Scalable Parallel Algorithms for Multi-component Problems
Department of Computer Science, University of Colorado at Boulder
Boulder, CO80309, USA
Abstract Scalability is one of the most important issues in parallel computations when the size of the problem is large and when the number of processors is large. Domain decomposition methods are very useful for the partitioning of a large problem into many independent sub problems and for solving the problems on large scale parallel computers. The scalability of the methods are well-studied for scalar elliptic equations. In this work we investigate the methods for solving the coupled nonlinear system of equations arising from the discretization of multi physics problems.
On Transformation Methods and Concurrency in Time Domain Computation
Prof. Choi-Hong Lai
Department of Mathematical Sciences, University of Greenwich, London SE10 9LS, UK
ABSTRACT: The paper examines various transformation methods and their roles in the parallelization of time integration of an unsteady problem in science and engineering. Many engineering and applied science problems required the solutions of nonlinear diffusion equations where the nonlinear feature usually comes with the material properties or the conductivity. In the case of unsteady problems a time-marching scheme, usually with time step length restrictions, is employed in any temporal integration procedure. These restrictions are usually due to stability criteria of an explicit scheme or the truncation errors of an implicit scheme in approximating the temporal derivatives. Computing time of such numerical methods inevitably becomes significant. On the other hand fine grain parallelization of time stepping becomes difficult and it is almost impossible to achieve a distributed/parallel algorithm that is able to yield a de-coupling of the original problem. There are also many problems which require solution details not at each time step of the time-marching scheme, but only at a few crucial steps and the steady state. Therefore effort in finding fine details of the solutions using many intermediate time steps is considered being wasted. Such effort becomes significant in the case of nonlinear problems where a linearisation process, which amounts to an inner iterative loop within the time-marching scheme, is required. It would be a significant save in computing time when the linearisation process and the time-marching scheme can both be done in parallel. The main objective of the present work is to remove the time stepping and to combine it with parallel/distributed computers.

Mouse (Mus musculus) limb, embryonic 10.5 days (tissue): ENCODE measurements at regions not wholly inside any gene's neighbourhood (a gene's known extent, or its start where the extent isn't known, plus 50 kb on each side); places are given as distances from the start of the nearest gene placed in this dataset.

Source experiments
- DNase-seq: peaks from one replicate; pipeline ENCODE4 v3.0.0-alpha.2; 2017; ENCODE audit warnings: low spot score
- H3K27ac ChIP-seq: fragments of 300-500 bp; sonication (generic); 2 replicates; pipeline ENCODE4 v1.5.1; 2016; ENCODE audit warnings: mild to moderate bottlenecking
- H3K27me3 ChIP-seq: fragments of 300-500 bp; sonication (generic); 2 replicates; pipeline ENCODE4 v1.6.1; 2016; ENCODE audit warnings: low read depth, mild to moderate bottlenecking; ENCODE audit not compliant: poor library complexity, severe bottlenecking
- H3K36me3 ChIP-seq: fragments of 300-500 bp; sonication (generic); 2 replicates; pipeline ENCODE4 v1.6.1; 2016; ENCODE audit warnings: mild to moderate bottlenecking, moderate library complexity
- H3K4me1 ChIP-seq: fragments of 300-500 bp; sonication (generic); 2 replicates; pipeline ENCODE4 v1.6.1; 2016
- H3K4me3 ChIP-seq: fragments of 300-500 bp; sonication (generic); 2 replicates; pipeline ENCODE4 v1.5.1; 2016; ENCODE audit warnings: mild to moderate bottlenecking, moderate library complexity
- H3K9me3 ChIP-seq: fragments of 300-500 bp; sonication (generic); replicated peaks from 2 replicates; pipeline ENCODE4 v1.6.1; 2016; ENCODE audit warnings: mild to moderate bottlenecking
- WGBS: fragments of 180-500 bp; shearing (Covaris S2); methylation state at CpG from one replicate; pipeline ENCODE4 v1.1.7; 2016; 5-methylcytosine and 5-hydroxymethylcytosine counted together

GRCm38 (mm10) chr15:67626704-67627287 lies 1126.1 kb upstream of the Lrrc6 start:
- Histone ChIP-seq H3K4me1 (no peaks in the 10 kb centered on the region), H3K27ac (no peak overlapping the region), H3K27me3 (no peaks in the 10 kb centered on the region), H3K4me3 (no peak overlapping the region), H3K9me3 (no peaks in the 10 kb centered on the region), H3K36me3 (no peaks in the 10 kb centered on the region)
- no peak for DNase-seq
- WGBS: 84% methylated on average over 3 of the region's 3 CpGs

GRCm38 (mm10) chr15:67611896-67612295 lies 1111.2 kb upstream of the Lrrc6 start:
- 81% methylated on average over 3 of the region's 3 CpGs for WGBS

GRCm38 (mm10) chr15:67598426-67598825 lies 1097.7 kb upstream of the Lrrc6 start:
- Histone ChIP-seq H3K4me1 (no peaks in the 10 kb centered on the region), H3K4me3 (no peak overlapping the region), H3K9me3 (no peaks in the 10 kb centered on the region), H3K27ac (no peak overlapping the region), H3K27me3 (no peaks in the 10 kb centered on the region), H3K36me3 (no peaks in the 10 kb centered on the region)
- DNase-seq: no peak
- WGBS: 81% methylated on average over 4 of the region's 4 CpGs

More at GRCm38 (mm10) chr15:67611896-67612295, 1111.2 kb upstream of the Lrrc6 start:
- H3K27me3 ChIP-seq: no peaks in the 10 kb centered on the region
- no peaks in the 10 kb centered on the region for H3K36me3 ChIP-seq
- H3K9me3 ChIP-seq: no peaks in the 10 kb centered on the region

Keywords: Non-linear problems, Parallel and Distributed Computing, Time marching.
Choi-Hong Lai is Professor of Numerical Mathematics and head of Scientific Computing and Algorithms Group, School of Computing and Mathematical Sciences, University of Greenwich, UK. His research interest is parallel numerical methods for partial differential equations and their applications in science and engineering. He is the editor of the Journal of Algorithms and Computational Technology, Multi-Science Publishing, UK, the dedicated journal for DCABES post-conference publication, and has edited many special issues for various international journals. He is a Visiting Professor at Southern Yangtze University and an Adjunct Professor at Fuzhou University.